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How does a Roth IRA grow & earn interest?

LAST REVIEWED Nov 21 2022 8 MIN READ

By The Human Interest Team

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Key Takeaways

  • Roth IRA contributions are made with post-tax funds, meaning individuals can withdraw from them tax-free after owning the account for 5+ years (if they’re 59½ or older)

  • Roth IRAs can increase their value over time by compounding interest.

  • Unlike traditional IRAs, which have required minimum distributions (RMDs), Roth IRA account owners can leave savings in their accounts for as long as they’d like.

A Roth IRA can help provide individuals with a smart way to grow their savings for retirement and provide tax-free income for the future. Many account owners ask the question, “How can a Roth IRA grow?” The return individuals can see on a Roth IRA account will depend on the investments they put into it. 

Roth IRA

The main characteristic of a Roth IRA is how contributions are taxed. Contributions to traditional IRAs are done with pre-tax dollars. The account owner will pay income tax when they withdraw the money. Alternatively, Roth IRA contributions are made with post-tax funds. Individuals can withdraw their contributions and any earnings tax-free at their discretion after owning the account for five or more years, as long as they are 59 1/2 or older.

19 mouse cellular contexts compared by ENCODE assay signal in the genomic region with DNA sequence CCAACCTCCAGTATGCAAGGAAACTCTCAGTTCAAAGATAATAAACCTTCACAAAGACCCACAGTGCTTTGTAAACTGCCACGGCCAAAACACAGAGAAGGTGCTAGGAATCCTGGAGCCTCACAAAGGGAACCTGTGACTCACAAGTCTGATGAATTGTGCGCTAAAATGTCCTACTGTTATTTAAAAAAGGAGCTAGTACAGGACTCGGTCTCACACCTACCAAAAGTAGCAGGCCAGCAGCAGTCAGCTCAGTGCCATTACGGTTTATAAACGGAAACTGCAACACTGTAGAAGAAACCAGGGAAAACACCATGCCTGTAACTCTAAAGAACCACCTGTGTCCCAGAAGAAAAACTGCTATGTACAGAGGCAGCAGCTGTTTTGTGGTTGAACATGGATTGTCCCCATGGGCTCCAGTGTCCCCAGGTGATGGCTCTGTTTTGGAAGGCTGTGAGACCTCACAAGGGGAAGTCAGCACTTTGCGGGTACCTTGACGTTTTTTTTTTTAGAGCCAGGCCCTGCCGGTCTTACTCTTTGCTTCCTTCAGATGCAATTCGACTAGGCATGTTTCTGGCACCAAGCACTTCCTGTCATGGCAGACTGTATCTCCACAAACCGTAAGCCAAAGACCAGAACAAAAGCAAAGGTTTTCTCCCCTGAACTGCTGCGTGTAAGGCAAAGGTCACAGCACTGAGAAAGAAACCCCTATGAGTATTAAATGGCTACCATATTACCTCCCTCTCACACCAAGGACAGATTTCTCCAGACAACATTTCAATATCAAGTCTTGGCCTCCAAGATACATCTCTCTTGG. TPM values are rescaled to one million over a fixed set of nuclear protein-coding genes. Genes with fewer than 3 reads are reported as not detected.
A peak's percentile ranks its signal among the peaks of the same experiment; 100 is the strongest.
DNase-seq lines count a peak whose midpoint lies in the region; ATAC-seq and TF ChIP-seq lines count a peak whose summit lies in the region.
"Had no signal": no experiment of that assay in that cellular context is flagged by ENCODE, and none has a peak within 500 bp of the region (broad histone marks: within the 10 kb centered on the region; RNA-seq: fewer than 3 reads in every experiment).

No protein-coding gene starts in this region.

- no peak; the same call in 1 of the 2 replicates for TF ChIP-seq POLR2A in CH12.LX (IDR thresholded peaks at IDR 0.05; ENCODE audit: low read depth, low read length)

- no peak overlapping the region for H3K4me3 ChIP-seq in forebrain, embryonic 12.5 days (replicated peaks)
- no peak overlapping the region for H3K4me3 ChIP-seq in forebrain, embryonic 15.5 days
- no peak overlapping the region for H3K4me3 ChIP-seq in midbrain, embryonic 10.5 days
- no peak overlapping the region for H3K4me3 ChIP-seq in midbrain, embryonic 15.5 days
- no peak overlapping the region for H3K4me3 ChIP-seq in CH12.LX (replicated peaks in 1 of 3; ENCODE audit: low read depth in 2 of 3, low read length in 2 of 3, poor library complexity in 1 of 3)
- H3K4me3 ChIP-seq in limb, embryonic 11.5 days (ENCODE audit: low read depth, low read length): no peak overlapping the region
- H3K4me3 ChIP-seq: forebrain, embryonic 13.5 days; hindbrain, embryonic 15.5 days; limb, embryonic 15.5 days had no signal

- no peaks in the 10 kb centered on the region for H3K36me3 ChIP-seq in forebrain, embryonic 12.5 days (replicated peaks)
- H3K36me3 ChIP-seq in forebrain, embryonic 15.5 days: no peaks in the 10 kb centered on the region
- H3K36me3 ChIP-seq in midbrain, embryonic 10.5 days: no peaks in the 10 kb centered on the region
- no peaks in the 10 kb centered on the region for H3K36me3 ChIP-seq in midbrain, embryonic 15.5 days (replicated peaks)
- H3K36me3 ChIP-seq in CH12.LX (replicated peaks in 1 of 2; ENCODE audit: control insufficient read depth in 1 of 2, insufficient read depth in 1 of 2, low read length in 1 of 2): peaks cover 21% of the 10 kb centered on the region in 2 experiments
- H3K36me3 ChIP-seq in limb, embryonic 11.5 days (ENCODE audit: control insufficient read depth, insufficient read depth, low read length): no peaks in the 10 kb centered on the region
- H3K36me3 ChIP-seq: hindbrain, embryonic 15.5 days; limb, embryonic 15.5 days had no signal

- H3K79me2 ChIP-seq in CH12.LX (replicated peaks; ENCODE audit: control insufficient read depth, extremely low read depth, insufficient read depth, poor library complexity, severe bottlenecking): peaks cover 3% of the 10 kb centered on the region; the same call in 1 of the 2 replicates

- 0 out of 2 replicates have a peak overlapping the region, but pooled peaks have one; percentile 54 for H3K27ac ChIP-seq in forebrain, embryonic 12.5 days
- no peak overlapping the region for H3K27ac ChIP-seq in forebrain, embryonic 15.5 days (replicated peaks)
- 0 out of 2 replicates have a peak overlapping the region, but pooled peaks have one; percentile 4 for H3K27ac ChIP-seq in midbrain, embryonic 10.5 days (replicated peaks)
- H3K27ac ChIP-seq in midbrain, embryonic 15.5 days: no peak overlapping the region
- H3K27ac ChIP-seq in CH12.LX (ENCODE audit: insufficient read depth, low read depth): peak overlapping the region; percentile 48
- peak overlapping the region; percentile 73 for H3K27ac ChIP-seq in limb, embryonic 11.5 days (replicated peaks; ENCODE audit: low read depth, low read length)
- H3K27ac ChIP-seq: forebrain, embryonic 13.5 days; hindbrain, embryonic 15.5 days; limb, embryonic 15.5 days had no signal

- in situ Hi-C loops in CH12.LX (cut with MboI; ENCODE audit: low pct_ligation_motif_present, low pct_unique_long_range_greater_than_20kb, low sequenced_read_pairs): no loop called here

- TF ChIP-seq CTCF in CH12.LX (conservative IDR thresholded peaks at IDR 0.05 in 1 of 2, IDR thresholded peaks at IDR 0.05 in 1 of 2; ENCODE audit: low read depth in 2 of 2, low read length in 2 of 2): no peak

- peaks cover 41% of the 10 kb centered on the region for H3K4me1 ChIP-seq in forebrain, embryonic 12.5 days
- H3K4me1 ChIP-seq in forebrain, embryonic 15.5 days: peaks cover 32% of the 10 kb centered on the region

How a Roth IRA can earn interest

A Roth IRA can increase its value over time by compounding interest. Whenever investments earn interest or dividends, that amount gets added to the account balance. Account owners then can earn interest on the additional interest and dividends, a process that can continue over and over. The money in the account can continue to grow even without the owner making regular contributions. 

Unlike traditional savings accounts that have their own interest rates that periodically adjust, Roth IRA interest and the returns account owners can earn depend on the portfolio of investments. Many factors determine how a portfolio grows with Roth IRAs, including the risk tolerance of the owner, their timeline for retiring, and their portfolio’s diversification¹